The healthcare IT market in China has witnessed strong growth, boosted by initiatives unleashed by the Chinese government and regulatory authorities, according to a report from market research firm Frost & Sullivan.
Although the economic slowdown has forced Chinese companies to cut budgets, healthcare organizations are nevertheless planning to increase spending on health IT and services to optimize the quality of healthcare and to curb escalating healthcare costs, the company found.
These programs are accelerating growth in administrative health IT systems as China steps up to keep pace with other developed nations. China’s expanding elderly population and the growing incidence of chronic disease are likely to result in greater spending to expedite efficiency in the healthcare system, the research stated.
According to Frost & Sullivan, China is expected to follow in the footsteps of other advanced nations, aiming to achieve maximum outreach for healthcare delivery.
The high cost of health IT has been a major restraining factor for hospitals, the company reported. The initial investments are directly proportional to the size of hospitals, the number of beds or the number of uses of systems. This cost also involves a percentage of the initial expense as the annual expenditure toward maintenance and support. Moreover, past investments have more or less resulted in poor results, and have shown very slow realization of return on investments. These critical factors are causing hospitals in China to hesitate when it comes to investment in IT.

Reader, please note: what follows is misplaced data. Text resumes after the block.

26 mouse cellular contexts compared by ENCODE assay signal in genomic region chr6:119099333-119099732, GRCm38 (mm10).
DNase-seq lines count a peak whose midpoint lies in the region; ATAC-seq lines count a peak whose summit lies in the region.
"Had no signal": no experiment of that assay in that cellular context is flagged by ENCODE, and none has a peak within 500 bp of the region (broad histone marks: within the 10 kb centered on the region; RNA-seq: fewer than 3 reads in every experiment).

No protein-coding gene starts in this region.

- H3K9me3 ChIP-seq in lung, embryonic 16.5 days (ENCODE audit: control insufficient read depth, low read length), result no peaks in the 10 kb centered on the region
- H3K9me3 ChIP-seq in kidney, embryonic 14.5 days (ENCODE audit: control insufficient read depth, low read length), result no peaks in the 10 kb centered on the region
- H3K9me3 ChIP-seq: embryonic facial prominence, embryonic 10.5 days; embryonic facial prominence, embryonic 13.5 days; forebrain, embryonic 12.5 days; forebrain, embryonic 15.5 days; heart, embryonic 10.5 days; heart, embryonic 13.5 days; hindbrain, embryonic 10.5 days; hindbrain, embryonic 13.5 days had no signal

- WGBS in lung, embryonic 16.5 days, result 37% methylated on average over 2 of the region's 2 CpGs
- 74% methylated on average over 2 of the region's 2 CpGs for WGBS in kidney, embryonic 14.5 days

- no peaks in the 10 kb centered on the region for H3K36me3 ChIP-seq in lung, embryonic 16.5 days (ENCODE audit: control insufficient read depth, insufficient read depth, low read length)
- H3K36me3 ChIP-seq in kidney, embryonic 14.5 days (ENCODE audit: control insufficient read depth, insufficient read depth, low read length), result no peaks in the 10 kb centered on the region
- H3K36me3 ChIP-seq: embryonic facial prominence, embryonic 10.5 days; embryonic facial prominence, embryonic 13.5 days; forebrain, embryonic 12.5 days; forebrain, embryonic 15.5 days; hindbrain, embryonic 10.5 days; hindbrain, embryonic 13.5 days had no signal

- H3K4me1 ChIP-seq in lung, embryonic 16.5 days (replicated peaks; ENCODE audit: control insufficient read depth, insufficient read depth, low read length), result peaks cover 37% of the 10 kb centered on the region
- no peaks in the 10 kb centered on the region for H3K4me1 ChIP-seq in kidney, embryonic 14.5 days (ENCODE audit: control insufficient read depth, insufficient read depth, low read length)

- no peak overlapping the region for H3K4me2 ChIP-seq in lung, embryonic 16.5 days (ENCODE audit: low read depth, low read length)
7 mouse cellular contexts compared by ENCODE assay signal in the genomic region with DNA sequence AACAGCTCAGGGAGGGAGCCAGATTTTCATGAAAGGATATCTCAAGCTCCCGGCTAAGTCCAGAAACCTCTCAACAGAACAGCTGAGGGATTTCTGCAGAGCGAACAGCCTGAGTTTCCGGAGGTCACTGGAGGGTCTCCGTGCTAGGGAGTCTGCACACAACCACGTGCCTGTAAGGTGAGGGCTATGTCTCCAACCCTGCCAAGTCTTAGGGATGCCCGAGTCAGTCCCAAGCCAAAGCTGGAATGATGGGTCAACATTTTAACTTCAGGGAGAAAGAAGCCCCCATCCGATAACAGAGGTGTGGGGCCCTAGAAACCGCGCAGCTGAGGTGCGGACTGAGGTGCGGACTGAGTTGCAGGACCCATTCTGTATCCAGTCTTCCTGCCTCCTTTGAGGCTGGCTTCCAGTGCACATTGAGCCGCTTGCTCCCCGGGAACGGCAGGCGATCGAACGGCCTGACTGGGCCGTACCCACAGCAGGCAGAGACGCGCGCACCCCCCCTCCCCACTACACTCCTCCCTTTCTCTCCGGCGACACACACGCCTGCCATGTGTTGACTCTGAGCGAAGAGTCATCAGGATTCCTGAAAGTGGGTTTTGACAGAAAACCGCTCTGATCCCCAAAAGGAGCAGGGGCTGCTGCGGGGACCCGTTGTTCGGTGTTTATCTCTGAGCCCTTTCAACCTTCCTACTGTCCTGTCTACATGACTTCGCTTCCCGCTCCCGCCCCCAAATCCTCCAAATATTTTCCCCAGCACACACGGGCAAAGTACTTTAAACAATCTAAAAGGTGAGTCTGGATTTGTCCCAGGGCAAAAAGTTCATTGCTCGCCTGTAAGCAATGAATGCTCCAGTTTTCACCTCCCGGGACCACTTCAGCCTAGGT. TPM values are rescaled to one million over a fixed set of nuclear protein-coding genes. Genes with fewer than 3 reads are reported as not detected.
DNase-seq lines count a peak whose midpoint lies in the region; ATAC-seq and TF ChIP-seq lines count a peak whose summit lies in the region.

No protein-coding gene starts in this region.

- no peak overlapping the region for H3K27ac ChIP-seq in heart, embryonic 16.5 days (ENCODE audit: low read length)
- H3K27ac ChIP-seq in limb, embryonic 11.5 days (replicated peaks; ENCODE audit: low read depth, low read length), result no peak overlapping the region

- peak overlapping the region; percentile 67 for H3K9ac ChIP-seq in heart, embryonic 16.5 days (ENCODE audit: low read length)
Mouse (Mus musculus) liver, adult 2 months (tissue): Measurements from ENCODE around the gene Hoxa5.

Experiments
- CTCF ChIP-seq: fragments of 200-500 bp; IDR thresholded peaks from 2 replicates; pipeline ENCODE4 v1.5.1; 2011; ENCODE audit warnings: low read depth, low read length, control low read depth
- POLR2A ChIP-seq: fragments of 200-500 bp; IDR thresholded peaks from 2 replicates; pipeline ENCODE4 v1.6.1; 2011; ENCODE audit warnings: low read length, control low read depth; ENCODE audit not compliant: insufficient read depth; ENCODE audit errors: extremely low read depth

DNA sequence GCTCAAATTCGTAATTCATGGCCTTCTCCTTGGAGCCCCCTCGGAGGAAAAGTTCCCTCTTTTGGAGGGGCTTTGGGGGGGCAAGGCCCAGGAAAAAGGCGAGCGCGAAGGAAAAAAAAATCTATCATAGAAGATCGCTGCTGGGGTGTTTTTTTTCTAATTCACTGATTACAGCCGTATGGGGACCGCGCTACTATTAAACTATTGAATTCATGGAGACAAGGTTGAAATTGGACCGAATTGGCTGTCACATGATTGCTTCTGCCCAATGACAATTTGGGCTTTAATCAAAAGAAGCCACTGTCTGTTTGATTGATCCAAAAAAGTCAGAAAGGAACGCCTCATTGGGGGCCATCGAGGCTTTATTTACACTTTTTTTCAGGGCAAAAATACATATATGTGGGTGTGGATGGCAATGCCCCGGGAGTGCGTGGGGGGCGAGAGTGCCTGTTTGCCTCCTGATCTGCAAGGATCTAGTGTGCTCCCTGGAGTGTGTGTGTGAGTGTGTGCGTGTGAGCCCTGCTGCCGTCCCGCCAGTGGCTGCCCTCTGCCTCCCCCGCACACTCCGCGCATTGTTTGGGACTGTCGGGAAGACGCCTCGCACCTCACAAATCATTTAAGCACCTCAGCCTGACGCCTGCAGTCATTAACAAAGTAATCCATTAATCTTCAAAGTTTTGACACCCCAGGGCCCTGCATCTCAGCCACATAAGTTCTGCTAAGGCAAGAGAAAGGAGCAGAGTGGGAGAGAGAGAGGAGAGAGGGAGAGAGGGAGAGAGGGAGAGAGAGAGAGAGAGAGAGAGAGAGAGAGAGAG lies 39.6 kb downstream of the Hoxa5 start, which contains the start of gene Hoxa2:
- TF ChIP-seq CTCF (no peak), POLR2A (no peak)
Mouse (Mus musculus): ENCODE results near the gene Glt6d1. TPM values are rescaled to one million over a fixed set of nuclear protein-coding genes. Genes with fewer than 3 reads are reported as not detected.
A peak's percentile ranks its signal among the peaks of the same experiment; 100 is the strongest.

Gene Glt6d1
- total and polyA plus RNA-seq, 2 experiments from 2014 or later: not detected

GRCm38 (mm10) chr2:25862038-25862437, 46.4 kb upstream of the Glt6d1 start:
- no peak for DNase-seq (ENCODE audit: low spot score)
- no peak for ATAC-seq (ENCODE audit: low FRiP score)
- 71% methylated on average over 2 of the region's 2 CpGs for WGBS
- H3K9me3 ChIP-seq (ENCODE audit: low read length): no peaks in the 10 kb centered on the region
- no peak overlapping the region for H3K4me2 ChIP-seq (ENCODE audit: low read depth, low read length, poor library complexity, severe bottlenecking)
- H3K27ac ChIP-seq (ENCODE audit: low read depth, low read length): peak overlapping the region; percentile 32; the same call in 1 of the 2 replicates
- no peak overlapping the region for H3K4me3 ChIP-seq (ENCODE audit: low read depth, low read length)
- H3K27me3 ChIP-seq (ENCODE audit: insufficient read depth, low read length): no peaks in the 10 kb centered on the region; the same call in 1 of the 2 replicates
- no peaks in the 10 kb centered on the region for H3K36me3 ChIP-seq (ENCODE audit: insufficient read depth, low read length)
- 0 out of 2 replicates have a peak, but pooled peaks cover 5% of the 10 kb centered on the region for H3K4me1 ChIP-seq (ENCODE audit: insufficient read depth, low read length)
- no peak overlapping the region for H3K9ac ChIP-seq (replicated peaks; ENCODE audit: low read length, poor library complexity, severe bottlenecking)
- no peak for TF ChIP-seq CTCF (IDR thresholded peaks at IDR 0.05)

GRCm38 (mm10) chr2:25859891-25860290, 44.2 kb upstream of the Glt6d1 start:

"Lack of industry standards in countries such as China is a major hindrance to uptake of healthcare IT solutions," the research stated. "It is very important to have these standards in place to allow information to flow easily in the healthcare environment."
In China, the focus is more on replacing legacy systems. Clinical IT systems and EHRs are the lucrative areas that promise high growth, the research noted. Interoperability products and mobile services are poised to gain traction as hospitals are grappling with integration issues. Participants must strive to increase the usability of health IT tools to ensure better acceptance from major users, physicians, nurses and other healthcare professionals, according to the firm.
“Vendors must employ end-user-centric sales strategies involving education sessions, pilot programs and need-based assessment sessions,” the research concluded. “The market is rife with opportunities as hospitals are striving to deliver safe, high-quality and cost-effective care to stay competitive.”